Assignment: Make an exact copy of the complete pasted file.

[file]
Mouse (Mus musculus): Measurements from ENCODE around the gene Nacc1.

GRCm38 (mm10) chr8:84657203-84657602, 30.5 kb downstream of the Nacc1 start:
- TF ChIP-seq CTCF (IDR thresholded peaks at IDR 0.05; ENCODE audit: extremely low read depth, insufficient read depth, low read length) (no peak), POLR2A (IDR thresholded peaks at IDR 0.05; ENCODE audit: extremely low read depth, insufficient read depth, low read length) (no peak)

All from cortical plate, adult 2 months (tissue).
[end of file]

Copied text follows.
Mouse (Mus musculus): Measurements from ENCODE around the gene Nacc1.

GRCm38 (mm10) chr8:84657203-84657602, 30.5 kb downstream of the Nacc1 start:
- TF ChIP-seq CTCF (IDR thresholded peaks at IDR 0.05; ENCODE audit: extremely low read depth, insufficient read depth, low read length) (no peak), POLR2A (IDR thresholded peaks at IDR 0.05; ENCODE audit: extremely low read depth, insufficient read depth, low read length) (no peak)

All from cortical plate, adult 2 months (tissue).